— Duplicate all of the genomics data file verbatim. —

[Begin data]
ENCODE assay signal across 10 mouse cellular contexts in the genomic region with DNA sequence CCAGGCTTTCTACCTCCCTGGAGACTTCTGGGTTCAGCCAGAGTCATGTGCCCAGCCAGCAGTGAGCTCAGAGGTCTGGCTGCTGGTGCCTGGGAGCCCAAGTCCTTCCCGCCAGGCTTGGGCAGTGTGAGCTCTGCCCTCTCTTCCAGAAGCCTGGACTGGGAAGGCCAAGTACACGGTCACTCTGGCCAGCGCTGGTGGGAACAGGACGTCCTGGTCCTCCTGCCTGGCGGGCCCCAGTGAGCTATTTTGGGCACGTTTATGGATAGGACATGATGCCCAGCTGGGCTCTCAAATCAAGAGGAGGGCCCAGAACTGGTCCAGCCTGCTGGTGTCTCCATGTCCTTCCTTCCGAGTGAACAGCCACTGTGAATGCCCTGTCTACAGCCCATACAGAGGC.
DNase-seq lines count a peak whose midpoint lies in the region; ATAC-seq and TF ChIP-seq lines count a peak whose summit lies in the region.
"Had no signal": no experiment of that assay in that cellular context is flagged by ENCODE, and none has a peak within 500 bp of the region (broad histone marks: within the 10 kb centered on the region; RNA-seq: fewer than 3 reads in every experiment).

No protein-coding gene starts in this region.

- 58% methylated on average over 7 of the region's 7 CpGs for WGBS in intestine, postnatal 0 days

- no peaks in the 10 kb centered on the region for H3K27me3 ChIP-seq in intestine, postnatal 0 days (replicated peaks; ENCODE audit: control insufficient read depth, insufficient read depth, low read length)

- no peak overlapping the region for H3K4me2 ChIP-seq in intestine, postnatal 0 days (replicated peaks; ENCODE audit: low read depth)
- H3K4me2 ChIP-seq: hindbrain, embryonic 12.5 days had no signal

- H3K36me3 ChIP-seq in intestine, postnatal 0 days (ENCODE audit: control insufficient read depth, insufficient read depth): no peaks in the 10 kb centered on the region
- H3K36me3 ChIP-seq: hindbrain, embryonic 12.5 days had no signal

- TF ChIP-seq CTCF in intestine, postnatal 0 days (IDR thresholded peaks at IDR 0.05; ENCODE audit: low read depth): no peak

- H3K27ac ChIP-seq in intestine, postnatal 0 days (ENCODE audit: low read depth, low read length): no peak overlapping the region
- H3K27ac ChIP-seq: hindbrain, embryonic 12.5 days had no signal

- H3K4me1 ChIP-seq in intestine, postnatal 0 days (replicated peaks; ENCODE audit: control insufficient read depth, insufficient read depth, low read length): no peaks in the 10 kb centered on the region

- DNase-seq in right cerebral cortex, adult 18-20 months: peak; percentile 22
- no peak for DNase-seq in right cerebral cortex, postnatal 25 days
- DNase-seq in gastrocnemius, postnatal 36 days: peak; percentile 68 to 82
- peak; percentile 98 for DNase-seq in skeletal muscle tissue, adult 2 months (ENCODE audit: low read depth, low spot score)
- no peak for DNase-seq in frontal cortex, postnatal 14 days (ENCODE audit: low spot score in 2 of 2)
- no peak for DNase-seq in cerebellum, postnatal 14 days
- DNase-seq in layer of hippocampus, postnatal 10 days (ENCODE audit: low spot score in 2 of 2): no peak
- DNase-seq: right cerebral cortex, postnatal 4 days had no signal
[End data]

ENCODE assay signal across 10 mouse cellular contexts in the genomic region with DNA sequence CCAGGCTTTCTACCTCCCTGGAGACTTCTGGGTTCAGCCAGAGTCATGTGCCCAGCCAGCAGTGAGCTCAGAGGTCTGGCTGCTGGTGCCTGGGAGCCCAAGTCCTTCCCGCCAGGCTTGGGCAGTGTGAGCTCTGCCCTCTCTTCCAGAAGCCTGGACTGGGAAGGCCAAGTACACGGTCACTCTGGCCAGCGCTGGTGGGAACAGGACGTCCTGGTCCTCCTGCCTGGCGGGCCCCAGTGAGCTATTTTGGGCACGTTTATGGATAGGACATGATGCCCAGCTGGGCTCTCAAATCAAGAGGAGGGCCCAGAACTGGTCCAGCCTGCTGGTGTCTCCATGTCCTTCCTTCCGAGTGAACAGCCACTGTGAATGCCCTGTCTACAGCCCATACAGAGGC.
DNase-seq lines count a peak whose midpoint lies in the region; ATAC-seq and TF ChIP-seq lines count a peak whose summit lies in the region.
"Had no signal": no experiment of that assay in that cellular context is flagged by ENCODE, and none has a peak within 500 bp of the region (broad histone marks: within the 10 kb centered on the region; RNA-seq: fewer than 3 reads in every experiment).

No protein-coding gene starts in this region.

- 58% methylated on average over 7 of the region's 7 CpGs for WGBS in intestine, postnatal 0 days

- no peaks in the 10 kb centered on the region for H3K27me3 ChIP-seq in intestine, postnatal 0 days (replicated peaks; ENCODE audit: control insufficient read depth, insufficient read depth, low read length)

- no peak overlapping the region for H3K4me2 ChIP-seq in intestine, postnatal 0 days (replicated peaks; ENCODE audit: low read depth)
- H3K4me2 ChIP-seq: hindbrain, embryonic 12.5 days had no signal

- H3K36me3 ChIP-seq in intestine, postnatal 0 days (ENCODE audit: control insufficient read depth, insufficient read depth): no peaks in the 10 kb centered on the region
- H3K36me3 ChIP-seq: hindbrain, embryonic 12.5 days had no signal

- TF ChIP-seq CTCF in intestine, postnatal 0 days (IDR thresholded peaks at IDR 0.05; ENCODE audit: low read depth): no peak

- H3K27ac ChIP-seq in intestine, postnatal 0 days (ENCODE audit: low read depth, low read length): no peak overlapping the region
- H3K27ac ChIP-seq: hindbrain, embryonic 12.5 days had no signal

- H3K4me1 ChIP-seq in intestine, postnatal 0 days (replicated peaks; ENCODE audit: control insufficient read depth, insufficient read depth, low read length): no peaks in the 10 kb centered on the region

- DNase-seq in right cerebral cortex, adult 18-20 months: peak; percentile 22
- no peak for DNase-seq in right cerebral cortex, postnatal 25 days
- DNase-seq in gastrocnemius, postnatal 36 days: peak; percentile 68 to 82
- peak; percentile 98 for DNase-seq in skeletal muscle tissue, adult 2 months (ENCODE audit: low read depth, low spot score)
- no peak for DNase-seq in frontal cortex, postnatal 14 days (ENCODE audit: low spot score in 2 of 2)
- no peak for DNase-seq in cerebellum, postnatal 14 days
- DNase-seq in layer of hippocampus, postnatal 10 days (ENCODE audit: low spot score in 2 of 2): no peak
- DNase-seq: right cerebral cortex, postnatal 4 days had no signal